This is the second part of a series investigating how the City of Johannesburg has been using loopholes in its procurement processes to award lucrative contracts amounting to more than R3.9-billion. The M&G Data Desk delves into how Avis Fleet scored a multimillion-rand contract
A self-created emergency at the City of Johannesburg’s (CoJ) supply chain management division has resulted in a R300-million largesse for Avis Fleet (AF).The city awarded a multimillion-rand contract to provide waste management equipment to Zeda Car Leasing, which trades as Avis Fleet, through an emergency deviation from normal tender processes after delays of almost two years in finalising specifications for the tender. The contract tasks Avis Fleet with the provision of waste management services, ad hoc rentals and maintenance of vehicles for Pikitup on a month-to-month basis for one year at a cost of R372-million.
Yet it has been almost two years since the previous contract, which was also held by Avis, came to an end in November 2017. Since then the city has extended Avis’s contract, but has still failed to embark on an open tender process.
According to internal documents seen by the Mail & Guardian’s Data Desk, the municipality started the procurement process only last June — seven months after the contract expired — but it was halted almost immediately after it could not agree with Pikitup on the specifications for the new contract. The documents lay out in startling detail the missteps along the way.
“On 29th June 2018, the MD [managing director] of Pikitup removed all Pikitup officials who were participating in the BSC [bid specifications committee] [and] could not continue with the finalisation of the specifications for the tender,” the report reads.
According to the internal City of Johannesburg report, as a result, the managing director then requested an external fleet specialist to represent Pikitup. This did not move the process along at all and, instead, by September, the City of Johannesburg and Pikitup were still at loggerheads about the transfer and absorption of former City employees who were now employees of the current service provider.
The City wanted to include in the bid specifications that employees working for Avis would be absorbed by the new company when the bid process had been completed.
This back and forth meant that the Avis Fleet contract had to be extended to March 2019.
Barloworld Group, the owners of Avis Fleet, confirmed they held the Pikitup contract for three years from 2014 to 2017, which was then awarded to them again.
“AF was reappointed as a service provider for Pikitup in terms of regulation 36 from 1 April 2019 to provide management services, ad hoc rentals, and maintenance of waste management vehicles, on a month-to-month basis not exceeding 12 months. The CoJ did not assign a value on the award letter.”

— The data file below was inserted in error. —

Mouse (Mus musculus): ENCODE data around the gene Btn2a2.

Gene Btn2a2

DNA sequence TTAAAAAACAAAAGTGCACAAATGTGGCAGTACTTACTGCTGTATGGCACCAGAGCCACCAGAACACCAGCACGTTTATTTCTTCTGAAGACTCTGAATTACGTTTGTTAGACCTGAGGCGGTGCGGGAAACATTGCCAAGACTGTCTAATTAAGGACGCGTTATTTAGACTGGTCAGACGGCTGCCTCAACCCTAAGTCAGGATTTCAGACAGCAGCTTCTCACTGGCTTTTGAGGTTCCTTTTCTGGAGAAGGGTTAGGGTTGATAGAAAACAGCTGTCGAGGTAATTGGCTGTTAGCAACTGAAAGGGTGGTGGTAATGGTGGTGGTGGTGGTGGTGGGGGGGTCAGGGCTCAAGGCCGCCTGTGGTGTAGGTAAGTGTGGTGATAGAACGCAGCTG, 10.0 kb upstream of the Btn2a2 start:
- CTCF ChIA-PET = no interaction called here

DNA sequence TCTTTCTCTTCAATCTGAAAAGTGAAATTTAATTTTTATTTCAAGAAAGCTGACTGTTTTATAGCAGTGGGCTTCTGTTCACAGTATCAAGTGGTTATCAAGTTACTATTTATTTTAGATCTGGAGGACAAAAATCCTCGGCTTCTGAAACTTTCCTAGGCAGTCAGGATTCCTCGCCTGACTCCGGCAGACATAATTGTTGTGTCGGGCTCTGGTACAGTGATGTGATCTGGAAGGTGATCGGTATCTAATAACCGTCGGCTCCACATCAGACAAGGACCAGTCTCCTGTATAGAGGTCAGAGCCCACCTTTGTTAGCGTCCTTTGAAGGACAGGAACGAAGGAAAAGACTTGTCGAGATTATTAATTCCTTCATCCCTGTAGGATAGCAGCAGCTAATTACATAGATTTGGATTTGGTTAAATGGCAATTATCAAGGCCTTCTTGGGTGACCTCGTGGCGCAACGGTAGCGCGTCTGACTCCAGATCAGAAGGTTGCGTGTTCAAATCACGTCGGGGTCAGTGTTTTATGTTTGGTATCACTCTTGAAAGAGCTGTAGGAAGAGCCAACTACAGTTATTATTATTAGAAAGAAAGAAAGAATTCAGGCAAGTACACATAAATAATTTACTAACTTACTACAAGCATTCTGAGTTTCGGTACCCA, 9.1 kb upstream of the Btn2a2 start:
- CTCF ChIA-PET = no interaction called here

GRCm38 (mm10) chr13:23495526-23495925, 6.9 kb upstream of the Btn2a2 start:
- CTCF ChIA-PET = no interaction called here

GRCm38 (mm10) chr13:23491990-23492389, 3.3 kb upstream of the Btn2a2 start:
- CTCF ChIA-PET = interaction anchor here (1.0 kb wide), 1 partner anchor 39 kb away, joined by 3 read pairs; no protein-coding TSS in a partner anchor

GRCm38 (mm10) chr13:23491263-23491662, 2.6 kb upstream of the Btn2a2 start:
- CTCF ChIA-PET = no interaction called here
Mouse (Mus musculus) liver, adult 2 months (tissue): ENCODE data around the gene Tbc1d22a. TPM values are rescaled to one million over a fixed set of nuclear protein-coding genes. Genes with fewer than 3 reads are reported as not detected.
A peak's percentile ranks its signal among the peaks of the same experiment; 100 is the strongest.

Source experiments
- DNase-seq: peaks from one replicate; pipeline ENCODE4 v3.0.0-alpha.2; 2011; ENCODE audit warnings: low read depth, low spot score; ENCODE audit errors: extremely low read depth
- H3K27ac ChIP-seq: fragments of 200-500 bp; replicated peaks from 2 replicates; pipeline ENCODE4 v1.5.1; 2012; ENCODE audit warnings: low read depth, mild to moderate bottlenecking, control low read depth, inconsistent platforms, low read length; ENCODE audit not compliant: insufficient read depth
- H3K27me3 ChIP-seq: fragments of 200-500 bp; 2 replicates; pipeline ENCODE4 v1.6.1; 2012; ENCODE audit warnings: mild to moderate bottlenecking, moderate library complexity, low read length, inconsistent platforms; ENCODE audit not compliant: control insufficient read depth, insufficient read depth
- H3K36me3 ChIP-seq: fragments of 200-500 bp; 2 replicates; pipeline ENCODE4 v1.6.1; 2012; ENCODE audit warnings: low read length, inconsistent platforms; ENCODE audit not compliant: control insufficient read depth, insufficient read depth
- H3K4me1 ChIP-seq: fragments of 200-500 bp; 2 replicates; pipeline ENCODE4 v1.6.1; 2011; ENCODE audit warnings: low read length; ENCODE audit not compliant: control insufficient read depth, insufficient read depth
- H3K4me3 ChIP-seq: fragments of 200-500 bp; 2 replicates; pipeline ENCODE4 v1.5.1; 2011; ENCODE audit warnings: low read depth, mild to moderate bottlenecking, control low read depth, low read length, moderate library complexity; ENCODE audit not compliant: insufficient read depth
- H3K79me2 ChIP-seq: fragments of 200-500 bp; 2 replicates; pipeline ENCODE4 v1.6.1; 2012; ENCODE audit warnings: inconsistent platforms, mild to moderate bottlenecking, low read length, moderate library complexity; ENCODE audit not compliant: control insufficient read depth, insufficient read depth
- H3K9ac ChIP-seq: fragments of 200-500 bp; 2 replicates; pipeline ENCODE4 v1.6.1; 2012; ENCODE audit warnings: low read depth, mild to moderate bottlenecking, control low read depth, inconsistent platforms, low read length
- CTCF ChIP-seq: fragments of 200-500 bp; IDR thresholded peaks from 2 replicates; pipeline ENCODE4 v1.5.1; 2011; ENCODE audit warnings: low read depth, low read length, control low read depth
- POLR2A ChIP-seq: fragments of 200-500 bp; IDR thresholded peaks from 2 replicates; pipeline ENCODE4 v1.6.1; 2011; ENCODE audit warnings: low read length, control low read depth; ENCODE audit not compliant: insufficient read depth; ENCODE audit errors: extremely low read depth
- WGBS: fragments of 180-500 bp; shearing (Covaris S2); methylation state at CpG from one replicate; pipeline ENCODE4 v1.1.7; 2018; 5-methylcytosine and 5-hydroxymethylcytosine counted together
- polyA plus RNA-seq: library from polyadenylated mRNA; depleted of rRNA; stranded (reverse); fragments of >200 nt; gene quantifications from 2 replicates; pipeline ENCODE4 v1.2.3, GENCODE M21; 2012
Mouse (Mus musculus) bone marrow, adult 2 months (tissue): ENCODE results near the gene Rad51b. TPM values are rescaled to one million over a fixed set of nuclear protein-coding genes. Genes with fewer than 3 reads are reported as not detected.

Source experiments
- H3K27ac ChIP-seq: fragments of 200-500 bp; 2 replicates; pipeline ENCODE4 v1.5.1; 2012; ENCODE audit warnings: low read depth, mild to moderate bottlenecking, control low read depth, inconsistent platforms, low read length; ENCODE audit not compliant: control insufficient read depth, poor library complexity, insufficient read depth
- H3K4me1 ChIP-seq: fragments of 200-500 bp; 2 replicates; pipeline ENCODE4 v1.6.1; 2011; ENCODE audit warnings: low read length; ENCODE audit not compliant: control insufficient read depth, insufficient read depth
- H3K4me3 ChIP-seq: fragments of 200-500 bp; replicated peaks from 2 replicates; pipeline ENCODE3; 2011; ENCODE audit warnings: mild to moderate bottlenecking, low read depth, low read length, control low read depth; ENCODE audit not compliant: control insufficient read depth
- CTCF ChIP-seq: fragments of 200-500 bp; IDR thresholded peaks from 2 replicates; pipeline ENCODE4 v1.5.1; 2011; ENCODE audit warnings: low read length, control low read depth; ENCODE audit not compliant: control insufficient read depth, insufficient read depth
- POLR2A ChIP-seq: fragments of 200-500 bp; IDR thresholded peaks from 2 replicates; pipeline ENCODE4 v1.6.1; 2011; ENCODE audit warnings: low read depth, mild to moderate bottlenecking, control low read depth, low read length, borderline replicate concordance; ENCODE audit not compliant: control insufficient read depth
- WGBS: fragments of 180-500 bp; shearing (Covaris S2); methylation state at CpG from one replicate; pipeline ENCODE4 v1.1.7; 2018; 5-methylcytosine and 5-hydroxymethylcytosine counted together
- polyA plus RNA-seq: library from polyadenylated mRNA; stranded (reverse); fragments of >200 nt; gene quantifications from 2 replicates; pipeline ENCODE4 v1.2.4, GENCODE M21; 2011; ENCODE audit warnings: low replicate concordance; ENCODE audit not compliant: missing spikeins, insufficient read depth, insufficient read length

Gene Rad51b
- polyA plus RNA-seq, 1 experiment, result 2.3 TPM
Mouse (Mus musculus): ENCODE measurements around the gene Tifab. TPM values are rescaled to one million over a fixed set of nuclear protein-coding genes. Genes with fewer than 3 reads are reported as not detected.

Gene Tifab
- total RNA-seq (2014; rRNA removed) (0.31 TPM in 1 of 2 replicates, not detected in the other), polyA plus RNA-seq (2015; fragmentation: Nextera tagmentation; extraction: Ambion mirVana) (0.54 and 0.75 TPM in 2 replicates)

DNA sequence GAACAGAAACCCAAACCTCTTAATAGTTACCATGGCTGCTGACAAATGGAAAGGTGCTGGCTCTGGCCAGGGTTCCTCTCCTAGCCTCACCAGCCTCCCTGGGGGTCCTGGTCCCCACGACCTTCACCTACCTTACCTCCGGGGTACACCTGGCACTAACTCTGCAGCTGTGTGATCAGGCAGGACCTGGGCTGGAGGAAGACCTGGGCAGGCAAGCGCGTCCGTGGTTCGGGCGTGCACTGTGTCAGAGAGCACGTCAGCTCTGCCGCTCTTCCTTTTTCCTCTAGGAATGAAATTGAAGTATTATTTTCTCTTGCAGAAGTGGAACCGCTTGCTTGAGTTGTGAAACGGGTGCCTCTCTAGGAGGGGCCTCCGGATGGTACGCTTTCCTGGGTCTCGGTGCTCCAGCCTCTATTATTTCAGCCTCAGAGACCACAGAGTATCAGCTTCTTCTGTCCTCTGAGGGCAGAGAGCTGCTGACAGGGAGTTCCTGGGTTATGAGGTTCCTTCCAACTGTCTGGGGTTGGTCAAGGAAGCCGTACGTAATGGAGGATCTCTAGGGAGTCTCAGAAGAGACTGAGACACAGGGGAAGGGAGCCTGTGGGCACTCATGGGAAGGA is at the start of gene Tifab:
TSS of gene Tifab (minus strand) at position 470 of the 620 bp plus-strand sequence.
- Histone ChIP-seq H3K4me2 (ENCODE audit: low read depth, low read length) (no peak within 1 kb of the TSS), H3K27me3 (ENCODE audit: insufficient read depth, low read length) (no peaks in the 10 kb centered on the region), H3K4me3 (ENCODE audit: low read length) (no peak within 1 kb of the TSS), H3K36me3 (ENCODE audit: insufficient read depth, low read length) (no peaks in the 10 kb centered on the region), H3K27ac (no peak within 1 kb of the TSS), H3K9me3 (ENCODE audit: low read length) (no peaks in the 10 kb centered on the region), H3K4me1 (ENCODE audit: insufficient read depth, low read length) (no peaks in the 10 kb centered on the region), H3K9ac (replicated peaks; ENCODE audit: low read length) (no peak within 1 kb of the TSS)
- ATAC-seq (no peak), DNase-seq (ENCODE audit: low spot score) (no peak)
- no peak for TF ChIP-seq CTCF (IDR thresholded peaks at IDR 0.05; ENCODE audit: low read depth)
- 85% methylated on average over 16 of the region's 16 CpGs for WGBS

During this process, the director of the fleet was suspended and charged with, among other charges, the delays in finalising the Pikitup tender. Over the next three months, the city held numerous meetings yet nothing could be finalised.
The documents also show the City of Johannesburg then decided that the best way to continue the waste management service was to use regulation 36, to deviate from ordinary procurement processes because by early this year they claimed it was an emergency.
It seems from the documents that the city realised only in March this year that it was of paramount importance that Pikitup continued operating. Previous experience was cited as a warning.
“In 2014 Pikitup employees embarked on a massive strike, which brought the entire waste collection services to a standstill, … led to a pandemic of rat infestation [and] … [cost] the City millions of rands to contain and control.”
As recently as a year ago, waste collection came to a standstill again for almost a week, leading to residents dumping their waste outside the Metro building.
“During the cleanup operations, the City had to request additional capacity to deal with the waste dumped everywhere, which subsequently led to irregular and wasteful expenditure,” the document states.
To date, no tender for Pikitup waste management services has been advertised by the City, as its documents had promised almost four months ago. Instead, Avis Fleet has been handed a month-to-month contract in a deviation for R372-million.
Last week, the M&G reported how the City has awarded contracts of more than R3.9-billion over the past five years without going through standard tender processes. The City has on many occasions relied on the much-criticised deviation process, citing emergencies that seem to be self-created.
In an analysis of at least 80 contracts that were either recommended or approved to bypass the regular tender process, the M&G found that three of Johannesburg’s biggest fleet tenders — amounting to billions of rands — bypassed the process.
A list of questions was sent to Pikitup spokesperson Muzi Mkhwanazi, who referred them to the City of Johannesburg.
City spokesperson Nthatisi Modingoane did not answer questions about why the City created this emergency and why it has taken almost two years to finalise the specifications.
The Mail & Guardian Data Desk is conducting an investigation into the procurement policies of the City of Johannesburg. If you have further information related to this story, please send an email to the author at [email protected]. All correspondence will be treated in complete confidence